Patent foramen ovale (PFO), part of a group of entities known as atrial septal defects, is a remnant of normal fetal anatomy that abnormally persists into adulthood contributing to inter-atrial, right-to-left shunting of deoxygenated blood and potential for shunting venous thromboembolism to the arterial circulation. This implicates PFO as the underlying pathophysiologic determinant of several conditions including cryptogenic (having no other identifiable cause) stroke, decompression sickness, migraine, platypnea-orthodeoxia syndrome, and acute limb ischemia secondary to emboli.
The majority of patients with a PFO are asymptomatic. The diagnosis is often made after the patient suffers a stroke, migraine-like symptoms or decompression sickness while diving.
The foramen ovale is a tunnel-like space between the overlying septum secundum and septum primum. It closes in 75% of people at birth when the septum primum and secundum fuse. In utero, the foramen ovale is necessary for the flow of blood across the fetal atrial septum. Oxygenated blood from the placenta returns to the inferior vena cava, crosses the foramen ovale, and enters the systemic circulation. In approximately 25% of people, a PFO persists into adulthood. PFOs may be associated with atrial septal aneurysms (a redundancy of the interatrial septum), Eustachian valves (a remnant of the sinus venosus valve), and Chiari networks (filamentous strands in the right atrium). PFOs may serve as either a conduit for paradoxical embolization from the venous side to the systemic circulation or, because of their tunnel-like structure and propensity for stagnant flow, may serve as a nidus for in situ thrombus formation.
Data in 1988 revealed that 30% to 40% of young patients who had a Cryptogenic stoke had a PFO. This percentage compared to 25% in the general population. Since that time, the largest target population studied has been patients of all ages with cryptogenic stroke, in whom the frequency of finding a PFO is often double that of the general population. In this population, an optimal secondary prevention strategy is not well defined. Patients with PFO and atrial septal aneurysm who have experienced strokes seem to be at higher risk for recurrent stroke (as high as 15% per year), and secondary preventive strategies are necessary. In another study, 50% of patients with cryptogenic stroke were found to have right-to-left shunting compared to 15% of the controls. Approximately 2/3rds of divers with undeserved (following safe dive profiles) decompression illness, are found to have a PFO. PFOs are especially common in divers with cerebral, inner ear, and cutaneous decompression sickness.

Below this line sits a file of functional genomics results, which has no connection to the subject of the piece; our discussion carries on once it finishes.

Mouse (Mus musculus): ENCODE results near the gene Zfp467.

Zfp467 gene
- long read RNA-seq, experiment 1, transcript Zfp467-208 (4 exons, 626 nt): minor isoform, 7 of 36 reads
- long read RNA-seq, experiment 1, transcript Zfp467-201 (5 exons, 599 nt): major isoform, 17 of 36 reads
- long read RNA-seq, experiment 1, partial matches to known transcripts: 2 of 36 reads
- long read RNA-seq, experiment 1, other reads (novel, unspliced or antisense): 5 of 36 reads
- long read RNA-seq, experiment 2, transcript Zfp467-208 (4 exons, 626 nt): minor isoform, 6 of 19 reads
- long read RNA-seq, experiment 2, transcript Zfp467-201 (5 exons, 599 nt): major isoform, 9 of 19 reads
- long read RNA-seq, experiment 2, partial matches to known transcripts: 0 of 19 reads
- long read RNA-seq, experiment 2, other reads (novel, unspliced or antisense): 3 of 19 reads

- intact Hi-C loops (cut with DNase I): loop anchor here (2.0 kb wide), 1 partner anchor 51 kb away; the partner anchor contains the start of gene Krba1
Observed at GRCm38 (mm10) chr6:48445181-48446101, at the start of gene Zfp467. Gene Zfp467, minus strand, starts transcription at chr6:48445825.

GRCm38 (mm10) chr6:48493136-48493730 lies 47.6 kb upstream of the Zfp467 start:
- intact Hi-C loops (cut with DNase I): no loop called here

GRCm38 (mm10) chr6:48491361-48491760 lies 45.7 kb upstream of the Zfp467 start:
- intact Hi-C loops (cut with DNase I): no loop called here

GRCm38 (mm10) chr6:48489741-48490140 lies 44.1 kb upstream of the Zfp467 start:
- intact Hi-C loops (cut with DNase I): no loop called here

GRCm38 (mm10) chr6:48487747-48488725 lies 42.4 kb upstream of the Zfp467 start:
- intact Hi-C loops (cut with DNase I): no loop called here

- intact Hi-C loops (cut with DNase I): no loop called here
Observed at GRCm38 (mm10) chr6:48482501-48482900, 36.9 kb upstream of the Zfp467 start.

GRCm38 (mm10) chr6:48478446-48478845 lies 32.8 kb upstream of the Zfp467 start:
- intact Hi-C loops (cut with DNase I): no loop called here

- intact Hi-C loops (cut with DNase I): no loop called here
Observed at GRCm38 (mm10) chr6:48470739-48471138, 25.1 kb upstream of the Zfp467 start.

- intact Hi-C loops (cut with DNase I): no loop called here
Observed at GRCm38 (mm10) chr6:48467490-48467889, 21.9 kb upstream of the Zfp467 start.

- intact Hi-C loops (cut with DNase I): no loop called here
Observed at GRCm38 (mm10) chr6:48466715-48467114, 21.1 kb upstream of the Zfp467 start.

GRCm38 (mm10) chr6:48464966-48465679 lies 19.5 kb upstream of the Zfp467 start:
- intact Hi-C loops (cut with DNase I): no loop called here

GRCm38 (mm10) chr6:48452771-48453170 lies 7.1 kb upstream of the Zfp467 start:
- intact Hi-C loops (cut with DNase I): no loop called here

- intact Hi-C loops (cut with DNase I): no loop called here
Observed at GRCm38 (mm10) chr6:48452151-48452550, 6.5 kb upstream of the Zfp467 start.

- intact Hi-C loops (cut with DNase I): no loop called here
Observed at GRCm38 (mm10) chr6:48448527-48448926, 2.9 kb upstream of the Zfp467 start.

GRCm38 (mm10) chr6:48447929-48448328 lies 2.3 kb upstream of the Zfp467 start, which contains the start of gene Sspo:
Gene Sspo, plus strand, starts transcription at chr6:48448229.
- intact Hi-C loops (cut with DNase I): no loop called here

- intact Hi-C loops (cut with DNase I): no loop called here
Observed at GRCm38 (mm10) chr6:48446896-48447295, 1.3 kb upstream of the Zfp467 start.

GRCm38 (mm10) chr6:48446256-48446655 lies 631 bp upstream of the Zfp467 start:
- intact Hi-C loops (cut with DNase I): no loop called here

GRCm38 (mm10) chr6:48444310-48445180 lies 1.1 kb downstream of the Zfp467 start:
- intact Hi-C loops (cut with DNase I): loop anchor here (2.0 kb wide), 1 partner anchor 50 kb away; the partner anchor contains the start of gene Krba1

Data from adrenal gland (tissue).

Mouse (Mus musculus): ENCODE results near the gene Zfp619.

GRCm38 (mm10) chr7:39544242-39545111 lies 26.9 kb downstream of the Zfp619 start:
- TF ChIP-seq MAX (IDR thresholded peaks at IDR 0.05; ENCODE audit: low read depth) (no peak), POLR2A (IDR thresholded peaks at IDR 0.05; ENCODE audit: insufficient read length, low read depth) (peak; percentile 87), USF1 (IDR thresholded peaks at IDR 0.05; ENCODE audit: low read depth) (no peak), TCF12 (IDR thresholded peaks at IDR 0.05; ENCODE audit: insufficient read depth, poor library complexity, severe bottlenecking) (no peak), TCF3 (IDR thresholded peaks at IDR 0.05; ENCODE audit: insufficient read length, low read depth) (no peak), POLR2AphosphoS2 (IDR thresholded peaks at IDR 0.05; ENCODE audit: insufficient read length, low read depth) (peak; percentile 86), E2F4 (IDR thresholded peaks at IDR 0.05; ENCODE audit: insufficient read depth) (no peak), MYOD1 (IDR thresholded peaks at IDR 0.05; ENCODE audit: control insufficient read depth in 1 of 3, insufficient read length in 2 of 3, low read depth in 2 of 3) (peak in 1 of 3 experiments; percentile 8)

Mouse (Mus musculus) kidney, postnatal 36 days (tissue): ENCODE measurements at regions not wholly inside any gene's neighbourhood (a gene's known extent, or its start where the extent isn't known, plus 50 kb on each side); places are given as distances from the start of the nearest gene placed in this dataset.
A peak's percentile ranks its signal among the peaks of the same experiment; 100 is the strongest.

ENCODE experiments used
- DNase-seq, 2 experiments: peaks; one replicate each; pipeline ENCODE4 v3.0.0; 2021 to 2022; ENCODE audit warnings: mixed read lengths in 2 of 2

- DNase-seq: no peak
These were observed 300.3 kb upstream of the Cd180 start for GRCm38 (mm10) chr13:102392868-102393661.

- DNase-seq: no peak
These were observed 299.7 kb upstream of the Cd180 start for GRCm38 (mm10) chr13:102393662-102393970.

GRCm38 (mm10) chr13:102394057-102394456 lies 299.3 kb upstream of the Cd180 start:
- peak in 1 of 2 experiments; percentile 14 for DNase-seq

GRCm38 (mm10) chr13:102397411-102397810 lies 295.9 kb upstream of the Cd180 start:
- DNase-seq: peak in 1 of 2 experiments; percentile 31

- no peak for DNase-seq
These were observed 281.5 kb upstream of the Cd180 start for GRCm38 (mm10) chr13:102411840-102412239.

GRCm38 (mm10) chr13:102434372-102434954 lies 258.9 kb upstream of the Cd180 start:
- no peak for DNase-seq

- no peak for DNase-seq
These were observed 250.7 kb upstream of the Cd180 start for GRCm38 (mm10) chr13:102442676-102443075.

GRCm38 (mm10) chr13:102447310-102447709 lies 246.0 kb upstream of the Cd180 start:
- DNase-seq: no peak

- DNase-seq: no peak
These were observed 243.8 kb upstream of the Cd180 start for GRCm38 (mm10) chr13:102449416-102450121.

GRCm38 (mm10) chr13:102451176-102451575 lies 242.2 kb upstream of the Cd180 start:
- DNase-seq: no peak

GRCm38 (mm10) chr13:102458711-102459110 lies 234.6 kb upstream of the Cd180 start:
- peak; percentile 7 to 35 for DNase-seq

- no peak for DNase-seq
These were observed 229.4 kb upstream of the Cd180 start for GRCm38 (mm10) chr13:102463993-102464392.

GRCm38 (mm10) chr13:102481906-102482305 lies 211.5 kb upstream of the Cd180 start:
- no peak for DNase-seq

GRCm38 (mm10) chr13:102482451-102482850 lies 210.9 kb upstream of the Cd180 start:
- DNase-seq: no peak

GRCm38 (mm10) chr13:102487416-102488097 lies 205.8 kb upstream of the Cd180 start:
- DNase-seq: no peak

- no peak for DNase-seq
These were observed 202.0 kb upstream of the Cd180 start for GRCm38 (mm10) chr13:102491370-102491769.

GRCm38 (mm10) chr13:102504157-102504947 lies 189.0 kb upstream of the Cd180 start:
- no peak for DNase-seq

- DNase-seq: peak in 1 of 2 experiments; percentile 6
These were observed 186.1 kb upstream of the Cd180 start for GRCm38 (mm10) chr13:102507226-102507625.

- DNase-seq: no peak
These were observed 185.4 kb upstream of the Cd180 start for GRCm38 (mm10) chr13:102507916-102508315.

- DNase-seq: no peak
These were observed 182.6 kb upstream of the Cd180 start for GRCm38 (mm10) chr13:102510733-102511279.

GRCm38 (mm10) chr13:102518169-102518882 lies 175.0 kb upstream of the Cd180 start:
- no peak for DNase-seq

PFO is a flap-like opening between the atrial septum secundum and primum at the fossa ovalis. In utero, it serves as a conduit for blood to the systemic circulation. Once the pulmonary circulation increases after birth, the functional PFO starts to close. Anatomical closure of the PFO usually occurs at about 12 months.
PFO primarily increases the risk of stroke from a paradoxical embolism. The risk for a cryptogenic stroke is proportional to the size of the PFO. The presence of an interatrial septal aneurysm in combination with a PFO also increases the risk for an adverse event, perhaps because of increased in situ thrombus formation in the aneurysmal tissue or because PFOs associated with an interatrial septal aneurysm tend to be larger. Despite prior reports concerning paradoxical embolism through a PFO, the magnitude of this phenomenon as a risk factor for stroke remains undefined, because deep venous thrombosis is infrequently detected in such patients. In one study, pelvic vein thrombi were found more frequently in young patients with cryptogenic stroke than in those with a known cause of stroke. This may provide the source of venous thrombi, particularly when a source of venous thromboembolism (VTE) is not initially identified.
The majority of patients with PFO are asymptomatic. However, some may present with migraines-like headaches, stroke or a transient ischemic event. Less common clinical presentations include paradoxical embolism, acute myocardial infarction, systemic embolism and dyspnea at rest.
The physical exam may be remarkable. A faint systolic murmur may be heard on auscultation.
By far the most common circumstance prompting the search for PFO is a cryptogenic stroke. When an etiology is elusive in the work-up for stroke, and there exist no identifiable contributors, the stroke is considered cryptogenic. Evaluation for PFO is then appropriately pursued, particularly in those persons younger than 40 years of age experiencing a stroke. A PFO is usually detected by transthoracic echocardiography, transesophageal echocardiogram (TEE), or transcranial Doppler. TEE is the most sensitive test, especially when performed with contrast media injected during a cough or Valsalva maneuver. Patients with cryptogenic strokes should also be evaluated for the presence of venous thromboembolism (VTE).
Divers with more than one episode of undeserved decompression illness should undergo evaluation for a right to left shunt. A 2015 diving medicine consensus panel recommended contrasted provocative transthoracic echocardiography for this evaluation, because it has a lower complication rate than TEE and is unlikely to miss a clinically significant PFO.